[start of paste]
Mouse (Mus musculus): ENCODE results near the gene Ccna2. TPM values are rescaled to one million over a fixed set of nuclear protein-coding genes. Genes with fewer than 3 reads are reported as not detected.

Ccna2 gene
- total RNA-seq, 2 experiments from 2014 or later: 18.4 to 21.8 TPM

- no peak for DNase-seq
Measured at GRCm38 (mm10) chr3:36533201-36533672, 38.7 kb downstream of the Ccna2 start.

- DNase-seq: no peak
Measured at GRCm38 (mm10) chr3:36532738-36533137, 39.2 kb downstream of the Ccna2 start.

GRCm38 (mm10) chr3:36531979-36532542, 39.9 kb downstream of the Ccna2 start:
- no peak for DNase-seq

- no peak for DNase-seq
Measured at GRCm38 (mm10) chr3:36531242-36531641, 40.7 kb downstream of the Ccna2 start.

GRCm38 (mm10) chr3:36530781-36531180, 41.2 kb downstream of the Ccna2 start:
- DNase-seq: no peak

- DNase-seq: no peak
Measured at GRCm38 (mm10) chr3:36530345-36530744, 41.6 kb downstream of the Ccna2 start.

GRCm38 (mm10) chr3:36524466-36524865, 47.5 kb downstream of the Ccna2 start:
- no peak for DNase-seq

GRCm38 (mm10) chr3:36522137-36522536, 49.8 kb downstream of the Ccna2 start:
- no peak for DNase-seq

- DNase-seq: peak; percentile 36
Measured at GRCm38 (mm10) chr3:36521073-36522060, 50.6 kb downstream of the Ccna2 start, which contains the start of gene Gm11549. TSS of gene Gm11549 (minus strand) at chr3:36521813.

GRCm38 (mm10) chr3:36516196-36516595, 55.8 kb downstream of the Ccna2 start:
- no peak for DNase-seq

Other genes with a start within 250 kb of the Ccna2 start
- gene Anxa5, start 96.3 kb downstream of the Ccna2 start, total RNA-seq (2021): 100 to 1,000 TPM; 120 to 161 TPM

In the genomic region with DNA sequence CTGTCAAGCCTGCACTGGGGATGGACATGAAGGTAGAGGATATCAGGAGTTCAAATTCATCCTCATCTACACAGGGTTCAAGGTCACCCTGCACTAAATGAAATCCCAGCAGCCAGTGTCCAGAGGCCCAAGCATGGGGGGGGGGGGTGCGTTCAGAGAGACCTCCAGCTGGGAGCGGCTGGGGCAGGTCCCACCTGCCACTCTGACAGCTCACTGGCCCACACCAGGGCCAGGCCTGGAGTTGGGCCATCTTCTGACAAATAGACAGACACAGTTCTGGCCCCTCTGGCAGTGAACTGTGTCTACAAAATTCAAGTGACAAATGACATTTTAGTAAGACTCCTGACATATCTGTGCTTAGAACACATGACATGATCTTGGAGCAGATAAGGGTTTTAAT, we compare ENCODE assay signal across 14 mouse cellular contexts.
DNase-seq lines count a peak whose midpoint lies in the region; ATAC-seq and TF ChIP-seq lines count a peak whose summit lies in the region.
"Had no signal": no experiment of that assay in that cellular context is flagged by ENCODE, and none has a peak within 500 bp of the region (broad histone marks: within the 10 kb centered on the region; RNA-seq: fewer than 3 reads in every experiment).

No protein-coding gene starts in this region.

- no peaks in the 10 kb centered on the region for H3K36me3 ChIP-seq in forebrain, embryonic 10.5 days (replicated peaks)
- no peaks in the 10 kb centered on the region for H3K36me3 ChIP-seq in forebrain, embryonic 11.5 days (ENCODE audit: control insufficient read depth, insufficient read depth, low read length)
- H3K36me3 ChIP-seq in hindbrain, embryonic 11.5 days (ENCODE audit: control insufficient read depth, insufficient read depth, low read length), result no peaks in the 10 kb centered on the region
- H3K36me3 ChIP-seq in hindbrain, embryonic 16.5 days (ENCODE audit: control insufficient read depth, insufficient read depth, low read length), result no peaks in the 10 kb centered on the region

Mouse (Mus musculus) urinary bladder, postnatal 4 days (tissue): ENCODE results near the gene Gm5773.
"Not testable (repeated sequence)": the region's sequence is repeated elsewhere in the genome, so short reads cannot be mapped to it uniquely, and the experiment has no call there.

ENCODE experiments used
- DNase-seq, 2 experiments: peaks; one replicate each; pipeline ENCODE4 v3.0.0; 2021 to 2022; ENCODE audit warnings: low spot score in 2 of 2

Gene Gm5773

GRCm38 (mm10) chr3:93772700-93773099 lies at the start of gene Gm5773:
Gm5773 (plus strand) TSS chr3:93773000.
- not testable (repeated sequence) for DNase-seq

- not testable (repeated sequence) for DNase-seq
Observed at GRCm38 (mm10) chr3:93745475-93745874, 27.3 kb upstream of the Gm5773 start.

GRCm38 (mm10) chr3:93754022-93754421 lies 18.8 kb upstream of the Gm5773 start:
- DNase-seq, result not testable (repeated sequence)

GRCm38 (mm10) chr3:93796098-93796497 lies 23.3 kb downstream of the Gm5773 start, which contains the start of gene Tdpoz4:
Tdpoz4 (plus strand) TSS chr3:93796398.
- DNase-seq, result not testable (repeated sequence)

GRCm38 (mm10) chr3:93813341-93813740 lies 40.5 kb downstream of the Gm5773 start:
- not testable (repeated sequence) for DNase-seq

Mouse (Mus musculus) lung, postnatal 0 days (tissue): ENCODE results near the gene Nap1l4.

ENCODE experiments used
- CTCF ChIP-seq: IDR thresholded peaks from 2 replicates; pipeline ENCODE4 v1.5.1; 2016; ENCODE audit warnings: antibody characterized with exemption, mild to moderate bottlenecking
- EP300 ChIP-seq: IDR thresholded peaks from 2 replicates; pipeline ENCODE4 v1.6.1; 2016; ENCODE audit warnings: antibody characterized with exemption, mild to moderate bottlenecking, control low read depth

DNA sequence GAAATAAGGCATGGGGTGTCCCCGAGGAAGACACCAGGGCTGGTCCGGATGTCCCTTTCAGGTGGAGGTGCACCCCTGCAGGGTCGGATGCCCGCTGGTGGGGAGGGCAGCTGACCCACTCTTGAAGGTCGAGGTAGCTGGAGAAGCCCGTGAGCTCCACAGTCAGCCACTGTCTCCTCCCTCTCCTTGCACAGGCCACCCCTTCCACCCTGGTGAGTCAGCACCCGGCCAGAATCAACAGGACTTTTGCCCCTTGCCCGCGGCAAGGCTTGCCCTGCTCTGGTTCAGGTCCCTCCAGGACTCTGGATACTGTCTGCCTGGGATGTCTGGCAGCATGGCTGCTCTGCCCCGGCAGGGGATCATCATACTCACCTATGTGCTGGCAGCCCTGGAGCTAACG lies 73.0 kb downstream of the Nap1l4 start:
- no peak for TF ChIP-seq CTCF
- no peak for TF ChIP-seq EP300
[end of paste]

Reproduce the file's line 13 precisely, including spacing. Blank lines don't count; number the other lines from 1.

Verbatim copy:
- DNase-seq: no peak